Braid Superline

Bass Fishing Newsletter

When do you use monofilament vs. fluorocarbon vs. braid?
With all the different types of fishing lines available it is difficult to know what line to use for each lure type and water conditions. For years, millions of Bass were caught using only monofilament but today you put yourself at a disadvantage if you stay with one type of line. There are three basis line types; monofilament, fluorocarbon and braid/superline. In the world of Bass fishing, I am going to provide my reasons for choosing a specific line for the conditions and the techniques use to catch America’s # 1 game fish.

finelineMonofilament – Monofilament remains the number one choice by anglers although it is losing favor to fluorocarbon with many of today’s Professional Anglers. Monofilament has the most stretch of the all the types of lines and in some situations this is a huge benefit. Monofilament is king when fishing topwater baits as the stretch allows a slight delay in the hook set, giving the bass time to inhale the bait (or keeping you from pulling it away too fast). Plus monofilament floats unlike its counterpart, fluorocarbon, allowing topwater baits to work as designed. I still prefer monofilament for many fast action baits such as spinnerbaits, rattle traps, spoons and swimbaits. It is also great for pitchin and flippin in heavy cover. Key benefits of monofilament are its’ low cost, ease of use and long lasting. Monofilament is a supple line that is easy to cast and has minimal memory (small loops created from the reel spool after use) allowing the angler to cast longer and more effectively. The knock on monofilament from today’s pros is it has too much stretch, visible (compared to fluoro) and in some applications, it’s floating properties

See our pick of Monofilament Line here

Fluorocarbon line– this line has gained popularity with many anglers because it is practically invisible to fish. The pros #1 choice for clear water, fluorocarbon has less stretch compared to monofilament providing better feel and hook ups when fishing deep water. Because the line sinks, it is a must when I am throwing crankbaits and jerkbaits to maximize their effectiveness. Both fluorocarbon and monofilament are great for heavy cover conditions, but I prefer fluorocarbon because the minimal stretch provides better feel and fluorocarbon is more abrasive resistant. The down side to fluorocarbon is the cost and longevity. At least twice the cost of monofilament, fluorocarbon creates a lot of memory after use and needs to be replaced more often. Some brands are more supple than others so trial and error may help you settle on a brand that meets your needs.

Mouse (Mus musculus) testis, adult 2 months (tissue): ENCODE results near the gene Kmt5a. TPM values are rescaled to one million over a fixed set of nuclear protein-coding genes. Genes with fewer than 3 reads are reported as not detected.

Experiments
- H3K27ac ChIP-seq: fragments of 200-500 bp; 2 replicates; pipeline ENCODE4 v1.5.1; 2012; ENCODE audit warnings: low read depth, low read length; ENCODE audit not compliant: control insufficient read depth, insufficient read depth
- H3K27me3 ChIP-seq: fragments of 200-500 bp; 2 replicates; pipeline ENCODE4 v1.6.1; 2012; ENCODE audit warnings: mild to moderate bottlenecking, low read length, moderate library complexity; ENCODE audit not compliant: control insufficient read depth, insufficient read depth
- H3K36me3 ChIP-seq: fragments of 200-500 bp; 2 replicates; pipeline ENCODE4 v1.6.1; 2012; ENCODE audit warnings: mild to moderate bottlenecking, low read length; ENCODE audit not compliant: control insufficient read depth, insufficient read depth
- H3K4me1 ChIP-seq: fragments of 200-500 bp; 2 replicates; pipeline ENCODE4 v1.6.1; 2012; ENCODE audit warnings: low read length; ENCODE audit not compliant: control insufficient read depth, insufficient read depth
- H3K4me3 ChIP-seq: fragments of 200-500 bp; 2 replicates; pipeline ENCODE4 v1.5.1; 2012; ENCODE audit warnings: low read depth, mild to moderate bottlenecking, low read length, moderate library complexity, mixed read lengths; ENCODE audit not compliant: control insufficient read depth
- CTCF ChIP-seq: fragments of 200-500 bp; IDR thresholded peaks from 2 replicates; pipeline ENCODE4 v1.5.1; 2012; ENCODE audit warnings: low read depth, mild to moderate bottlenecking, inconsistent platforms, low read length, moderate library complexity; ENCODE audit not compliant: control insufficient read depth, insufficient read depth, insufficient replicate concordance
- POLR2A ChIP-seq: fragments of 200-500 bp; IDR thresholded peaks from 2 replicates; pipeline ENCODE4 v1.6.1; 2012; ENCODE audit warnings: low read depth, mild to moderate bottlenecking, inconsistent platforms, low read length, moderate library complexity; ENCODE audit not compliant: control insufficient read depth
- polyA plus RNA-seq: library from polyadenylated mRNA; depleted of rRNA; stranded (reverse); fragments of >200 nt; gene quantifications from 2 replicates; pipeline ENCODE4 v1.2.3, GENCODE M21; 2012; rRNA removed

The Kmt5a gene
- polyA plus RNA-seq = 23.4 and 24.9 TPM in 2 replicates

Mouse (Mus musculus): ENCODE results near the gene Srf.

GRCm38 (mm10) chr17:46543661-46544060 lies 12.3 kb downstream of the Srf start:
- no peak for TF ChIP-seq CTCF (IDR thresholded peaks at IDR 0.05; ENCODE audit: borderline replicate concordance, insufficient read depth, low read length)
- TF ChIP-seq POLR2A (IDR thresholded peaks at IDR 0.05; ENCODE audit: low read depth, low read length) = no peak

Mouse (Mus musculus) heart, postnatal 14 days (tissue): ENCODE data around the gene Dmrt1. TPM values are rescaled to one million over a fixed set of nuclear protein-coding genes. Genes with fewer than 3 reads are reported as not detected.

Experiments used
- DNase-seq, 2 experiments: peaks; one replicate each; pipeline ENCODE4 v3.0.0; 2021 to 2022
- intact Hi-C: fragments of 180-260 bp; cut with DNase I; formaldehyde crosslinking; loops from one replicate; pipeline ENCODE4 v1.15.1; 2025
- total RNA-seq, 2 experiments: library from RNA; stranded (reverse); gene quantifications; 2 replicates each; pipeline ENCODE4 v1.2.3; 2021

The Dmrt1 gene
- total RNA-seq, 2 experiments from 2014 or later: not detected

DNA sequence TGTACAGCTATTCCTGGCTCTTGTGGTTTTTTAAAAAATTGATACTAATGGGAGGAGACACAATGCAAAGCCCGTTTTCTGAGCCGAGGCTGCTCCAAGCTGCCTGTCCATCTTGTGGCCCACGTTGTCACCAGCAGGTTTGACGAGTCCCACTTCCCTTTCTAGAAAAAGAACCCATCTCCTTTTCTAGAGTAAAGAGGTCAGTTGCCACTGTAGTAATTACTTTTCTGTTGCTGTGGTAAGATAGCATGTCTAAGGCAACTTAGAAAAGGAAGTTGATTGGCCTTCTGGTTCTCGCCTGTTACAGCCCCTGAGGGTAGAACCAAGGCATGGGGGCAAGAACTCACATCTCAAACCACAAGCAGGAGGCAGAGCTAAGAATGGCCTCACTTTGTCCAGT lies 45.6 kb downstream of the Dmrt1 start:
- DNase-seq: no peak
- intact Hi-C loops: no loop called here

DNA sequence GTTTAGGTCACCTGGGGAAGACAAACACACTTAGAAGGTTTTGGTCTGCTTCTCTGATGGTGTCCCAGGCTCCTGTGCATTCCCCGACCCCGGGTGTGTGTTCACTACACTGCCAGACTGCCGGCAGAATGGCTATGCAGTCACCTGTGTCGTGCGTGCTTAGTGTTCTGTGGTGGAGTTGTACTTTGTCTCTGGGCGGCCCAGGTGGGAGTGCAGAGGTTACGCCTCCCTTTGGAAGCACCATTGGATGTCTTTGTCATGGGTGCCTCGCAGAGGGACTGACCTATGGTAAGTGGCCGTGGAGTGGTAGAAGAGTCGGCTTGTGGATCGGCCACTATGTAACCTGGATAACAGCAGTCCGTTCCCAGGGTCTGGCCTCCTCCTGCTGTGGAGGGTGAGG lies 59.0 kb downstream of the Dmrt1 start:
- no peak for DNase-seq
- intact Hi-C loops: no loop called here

See our pick of fluorocarbon here

Braid SuperlineBraid/Superline – there are many types of braided lines but they all are made of strands of fiber that create the toughest line in the industry. Manufacturers are able to create extremely fine diameters with enhanced strength resulting in 50 lb test line having the diameter of 12lb monofilament. Because of the toughness of the line and no stretch many anglers prefer for fishing in heavy cover, especially in stained water conditions. I use braid when I am fishing deep ledges in the summer in clear lakes and tie and 6-8’ fluorocarbon leader. This combo provides great feel and improved hook ups when fishing in 20 feet or more. It is also a good choice for a Carolina rig, with a fluorocarbon leader. The down side to braid is its’ poor casting performance and it is highly visible. Plus it is tougher on your equipment (guides, reel gears) than the other styles.

See our pick of braid/superline here

Other Considerations – Knots are an important part of your fishing day and learning specific knots for each type of line is critical. I use the Polamor knot for all of my monofilament needs. This knot is OK for fluorocarbon but I would recommend upgrading for better results. I use a Double San Diego knot for fluorocarbon and in my testing this knot is far superior that the Polamor. Braided line has the worst reputation with knot strength and many anglers will not use because of this problem. Many anglers use super glue to ensure the knot will not slip. I recommend the snell knot or whip finish knot for braided line (no need for glue).


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